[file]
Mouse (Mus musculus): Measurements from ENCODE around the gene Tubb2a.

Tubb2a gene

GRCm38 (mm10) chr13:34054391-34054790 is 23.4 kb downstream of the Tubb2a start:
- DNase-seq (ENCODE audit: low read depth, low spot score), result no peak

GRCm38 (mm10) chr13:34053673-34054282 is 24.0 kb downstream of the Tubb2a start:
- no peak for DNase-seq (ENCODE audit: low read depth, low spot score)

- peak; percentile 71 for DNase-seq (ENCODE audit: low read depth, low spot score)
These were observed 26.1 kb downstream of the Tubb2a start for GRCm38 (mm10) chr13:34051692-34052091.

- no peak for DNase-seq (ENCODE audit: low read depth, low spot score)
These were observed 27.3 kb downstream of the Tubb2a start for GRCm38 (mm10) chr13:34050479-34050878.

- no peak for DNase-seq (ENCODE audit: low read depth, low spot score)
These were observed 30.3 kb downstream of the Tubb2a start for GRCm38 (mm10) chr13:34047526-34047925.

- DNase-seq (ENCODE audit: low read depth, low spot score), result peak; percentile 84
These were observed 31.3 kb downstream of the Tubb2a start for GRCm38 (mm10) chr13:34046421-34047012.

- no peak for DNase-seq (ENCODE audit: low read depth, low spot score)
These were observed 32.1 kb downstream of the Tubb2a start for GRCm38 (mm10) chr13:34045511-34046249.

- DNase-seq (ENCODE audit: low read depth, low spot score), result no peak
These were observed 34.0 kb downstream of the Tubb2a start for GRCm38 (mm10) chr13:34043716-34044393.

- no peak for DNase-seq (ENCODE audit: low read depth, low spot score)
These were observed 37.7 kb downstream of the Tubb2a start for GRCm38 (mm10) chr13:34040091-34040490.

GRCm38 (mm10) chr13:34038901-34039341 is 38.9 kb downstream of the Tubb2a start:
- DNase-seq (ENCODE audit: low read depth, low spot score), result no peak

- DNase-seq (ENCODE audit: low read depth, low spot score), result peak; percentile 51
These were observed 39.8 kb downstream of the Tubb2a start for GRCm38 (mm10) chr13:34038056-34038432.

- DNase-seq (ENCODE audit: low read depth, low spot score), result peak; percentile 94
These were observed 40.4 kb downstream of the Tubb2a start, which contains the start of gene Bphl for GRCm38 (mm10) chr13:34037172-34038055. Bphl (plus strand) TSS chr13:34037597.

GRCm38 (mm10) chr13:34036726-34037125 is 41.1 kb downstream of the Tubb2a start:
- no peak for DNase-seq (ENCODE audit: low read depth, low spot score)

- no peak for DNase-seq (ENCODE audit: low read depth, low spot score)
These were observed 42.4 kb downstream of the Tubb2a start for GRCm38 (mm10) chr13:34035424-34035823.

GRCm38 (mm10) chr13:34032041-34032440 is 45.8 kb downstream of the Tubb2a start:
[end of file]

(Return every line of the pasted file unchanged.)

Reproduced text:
Mouse (Mus musculus): Measurements from ENCODE around the gene Tubb2a.

Tubb2a gene

GRCm38 (mm10) chr13:34054391-34054790 is 23.4 kb downstream of the Tubb2a start:
- DNase-seq (ENCODE audit: low read depth, low spot score), result no peak

GRCm38 (mm10) chr13:34053673-34054282 is 24.0 kb downstream of the Tubb2a start:
- no peak for DNase-seq (ENCODE audit: low read depth, low spot score)

- peak; percentile 71 for DNase-seq (ENCODE audit: low read depth, low spot score)
These were observed 26.1 kb downstream of the Tubb2a start for GRCm38 (mm10) chr13:34051692-34052091.

- no peak for DNase-seq (ENCODE audit: low read depth, low spot score)
These were observed 27.3 kb downstream of the Tubb2a start for GRCm38 (mm10) chr13:34050479-34050878.

- no peak for DNase-seq (ENCODE audit: low read depth, low spot score)
These were observed 30.3 kb downstream of the Tubb2a start for GRCm38 (mm10) chr13:34047526-34047925.

- DNase-seq (ENCODE audit: low read depth, low spot score), result peak; percentile 84
These were observed 31.3 kb downstream of the Tubb2a start for GRCm38 (mm10) chr13:34046421-34047012.

- no peak for DNase-seq (ENCODE audit: low read depth, low spot score)
These were observed 32.1 kb downstream of the Tubb2a start for GRCm38 (mm10) chr13:34045511-34046249.

- DNase-seq (ENCODE audit: low read depth, low spot score), result no peak
These were observed 34.0 kb downstream of the Tubb2a start for GRCm38 (mm10) chr13:34043716-34044393.

- no peak for DNase-seq (ENCODE audit: low read depth, low spot score)
These were observed 37.7 kb downstream of the Tubb2a start for GRCm38 (mm10) chr13:34040091-34040490.

GRCm38 (mm10) chr13:34038901-34039341 is 38.9 kb downstream of the Tubb2a start:
- DNase-seq (ENCODE audit: low read depth, low spot score), result no peak

- DNase-seq (ENCODE audit: low read depth, low spot score), result peak; percentile 51
These were observed 39.8 kb downstream of the Tubb2a start for GRCm38 (mm10) chr13:34038056-34038432.

- DNase-seq (ENCODE audit: low read depth, low spot score), result peak; percentile 94
These were observed 40.4 kb downstream of the Tubb2a start, which contains the start of gene Bphl for GRCm38 (mm10) chr13:34037172-34038055. Bphl (plus strand) TSS chr13:34037597.

GRCm38 (mm10) chr13:34036726-34037125 is 41.1 kb downstream of the Tubb2a start:
- no peak for DNase-seq (ENCODE audit: low read depth, low spot score)

- no peak for DNase-seq (ENCODE audit: low read depth, low spot score)
These were observed 42.4 kb downstream of the Tubb2a start for GRCm38 (mm10) chr13:34035424-34035823.

GRCm38 (mm10) chr13:34032041-34032440 is 45.8 kb downstream of the Tubb2a start: